I can’t share too much about Ross’s talk yet, but here’s the description we submitted for the Enterprise 2.0 website that is now public. You can watch it live on E20 TV (free with registration).
The Social Software Evolution, Not Revolution
Social Software in the Enterprise adapts the best of the web with practices that make it work in the context of an organization. In this keynote, Socialtext Chairman and Co-founder Ross Mayfield will chart this evolution over the last ten years. Core patterns that have emerged help form strategic planning assumptions for Enterprises. But there are also core anti-patterns in social software deployments that fail to account for the context of an organization and their existing culture, processes, and infrastructure. While creative, they lead to tactical destruction. Understanding these evolutionary forces is critical for any strategic implementation seeking change and growth.
Karthik, who presents Thursday, plans to cover the following:
Consumer-oriented social media platforms are transforming the way that people communicate and accelerating the spread of information at the speed of light. This session provides an overview of Enterprise Social Collaboration, how to develop an effective strategy and implementation plan, and best practices and adoption strategies, as well as a demo of AHA’s collaboration platform using Socialtext. AHA has built a vibrant social intranet running on Socialtext and its success is largely due to utilizing enterprise social networking to enhance existing business processes and systems.
Eugene, our CEO, and many Socialtext executives will also be on hand. We look forward to seeing you in Boston!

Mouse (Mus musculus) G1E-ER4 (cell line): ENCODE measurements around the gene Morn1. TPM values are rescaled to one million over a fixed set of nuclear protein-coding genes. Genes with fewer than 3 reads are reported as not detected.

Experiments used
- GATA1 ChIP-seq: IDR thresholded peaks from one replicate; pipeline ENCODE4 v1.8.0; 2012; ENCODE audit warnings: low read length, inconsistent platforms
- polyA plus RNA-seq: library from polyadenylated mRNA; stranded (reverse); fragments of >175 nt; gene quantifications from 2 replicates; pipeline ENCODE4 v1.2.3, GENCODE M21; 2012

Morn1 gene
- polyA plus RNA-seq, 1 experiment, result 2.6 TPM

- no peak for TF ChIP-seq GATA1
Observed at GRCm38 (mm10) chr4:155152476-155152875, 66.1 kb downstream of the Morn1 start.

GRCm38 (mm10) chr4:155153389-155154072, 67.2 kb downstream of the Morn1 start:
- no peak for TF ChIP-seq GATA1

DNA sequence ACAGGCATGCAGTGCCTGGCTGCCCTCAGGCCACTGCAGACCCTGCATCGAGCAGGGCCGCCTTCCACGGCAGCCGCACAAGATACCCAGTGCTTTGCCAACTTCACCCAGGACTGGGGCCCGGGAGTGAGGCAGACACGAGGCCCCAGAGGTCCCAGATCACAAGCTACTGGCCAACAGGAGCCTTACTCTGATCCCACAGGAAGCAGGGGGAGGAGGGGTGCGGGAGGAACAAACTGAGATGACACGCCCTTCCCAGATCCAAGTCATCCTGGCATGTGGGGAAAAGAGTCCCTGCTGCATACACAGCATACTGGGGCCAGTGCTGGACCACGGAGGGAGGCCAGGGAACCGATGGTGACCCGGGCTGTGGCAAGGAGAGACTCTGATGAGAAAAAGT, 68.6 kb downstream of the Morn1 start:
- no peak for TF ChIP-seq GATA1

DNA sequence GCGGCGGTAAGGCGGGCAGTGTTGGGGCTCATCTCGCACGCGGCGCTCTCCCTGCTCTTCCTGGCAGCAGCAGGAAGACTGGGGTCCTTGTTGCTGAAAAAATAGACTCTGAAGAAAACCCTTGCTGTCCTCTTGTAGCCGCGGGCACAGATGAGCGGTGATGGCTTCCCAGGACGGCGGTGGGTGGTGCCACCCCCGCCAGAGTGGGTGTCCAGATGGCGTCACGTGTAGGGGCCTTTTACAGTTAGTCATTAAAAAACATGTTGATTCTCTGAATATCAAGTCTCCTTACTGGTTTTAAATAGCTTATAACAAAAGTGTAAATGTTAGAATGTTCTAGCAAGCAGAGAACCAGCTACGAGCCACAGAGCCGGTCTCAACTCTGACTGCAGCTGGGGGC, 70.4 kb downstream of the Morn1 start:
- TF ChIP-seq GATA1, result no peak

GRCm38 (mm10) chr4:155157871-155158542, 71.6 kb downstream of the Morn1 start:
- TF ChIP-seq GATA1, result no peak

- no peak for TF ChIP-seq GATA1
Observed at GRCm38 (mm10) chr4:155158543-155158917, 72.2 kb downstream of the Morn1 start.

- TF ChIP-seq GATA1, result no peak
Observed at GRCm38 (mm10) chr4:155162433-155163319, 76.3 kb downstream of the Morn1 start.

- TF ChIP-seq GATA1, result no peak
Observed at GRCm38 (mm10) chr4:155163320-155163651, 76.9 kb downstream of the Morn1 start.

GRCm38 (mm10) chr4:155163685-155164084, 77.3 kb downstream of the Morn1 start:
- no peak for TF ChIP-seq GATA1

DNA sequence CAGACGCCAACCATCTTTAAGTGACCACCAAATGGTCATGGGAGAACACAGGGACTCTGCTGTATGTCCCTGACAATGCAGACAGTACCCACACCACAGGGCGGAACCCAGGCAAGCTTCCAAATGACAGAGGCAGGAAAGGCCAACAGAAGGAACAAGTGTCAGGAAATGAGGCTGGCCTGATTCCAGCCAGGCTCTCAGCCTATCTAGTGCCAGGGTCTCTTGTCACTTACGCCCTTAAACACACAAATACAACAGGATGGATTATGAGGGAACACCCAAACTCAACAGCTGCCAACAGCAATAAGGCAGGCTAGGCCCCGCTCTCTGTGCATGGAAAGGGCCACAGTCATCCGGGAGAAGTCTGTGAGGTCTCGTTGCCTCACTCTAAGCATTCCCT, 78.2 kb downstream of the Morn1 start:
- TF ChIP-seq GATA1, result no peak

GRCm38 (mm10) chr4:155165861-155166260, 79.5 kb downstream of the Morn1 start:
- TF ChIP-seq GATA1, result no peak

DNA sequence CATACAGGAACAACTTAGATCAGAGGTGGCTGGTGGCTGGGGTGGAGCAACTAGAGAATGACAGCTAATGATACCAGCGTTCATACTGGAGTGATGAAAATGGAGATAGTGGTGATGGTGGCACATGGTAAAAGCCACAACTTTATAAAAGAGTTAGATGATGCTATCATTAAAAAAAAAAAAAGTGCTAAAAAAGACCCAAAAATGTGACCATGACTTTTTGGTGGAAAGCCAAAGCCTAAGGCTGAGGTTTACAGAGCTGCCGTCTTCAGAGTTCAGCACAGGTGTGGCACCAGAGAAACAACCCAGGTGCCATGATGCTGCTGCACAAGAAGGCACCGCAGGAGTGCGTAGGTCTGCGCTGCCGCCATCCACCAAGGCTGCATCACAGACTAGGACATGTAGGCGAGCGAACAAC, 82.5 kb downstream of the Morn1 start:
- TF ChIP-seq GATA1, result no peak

Yesterday was a big day for Socialtext and our customers, as we released Socialtext 4.5 at the Enterprise 2.0 Conference in Santa Clara, Calif. Socialtext 4.5 builds on our goal of removing knowledge silos inside companies that stifle cross-departmental and enterprise-wide collaboration. As I write this post, my fellow Socialtexters are setting up our booth and hitting the conference sessions to talk with business and IT leaders about how they can get the most business value from social software.
First a little context on the news yesterday. Socialtext proudly operates as a software as a service company. We also run on an innovative, agile development cycle. That means we make improvements to our software every few weeks. Consequently, 4.5 highlighted many of the major features that our dev team has been hard at work on the past couple quarters. Like all our releases, our devs and product team do a great job of listening closely to our customers to put together features and improvements that help them accelerate their company’s business performance with social software.
With 4.5, we announced the addition of Socialtext Explore, a new feature that allows employees to find and discover not just links, but all the microblogging messages, pages, posts, pictures, and files they share with each other at work. We also announced a pre-built connector to Salesforce.com, which enables Socialtext customers to choose actions of virtually any type that happen in Salesforce.com, and automatically inject them as events into Socialtext’s activity stream. The connector was built on Socialtext Connect, our integration offering that allows you to integrate traditional enterprise systems with social software. Connect enables customers to build their own connectors to systems of all shapes and sizes. The Salesforce.com connector follows the launch of SharePoint Connector for Socialtext Connect earlier this year.
We were excited to see extensive coverage on Socialtext 4.5 from great media outlets like TechCrunch, CIO, InformationWeek, ReadWriteWeb and many others, and I encourage you to take a glance (the deeplinks lead to the article for those respective publications).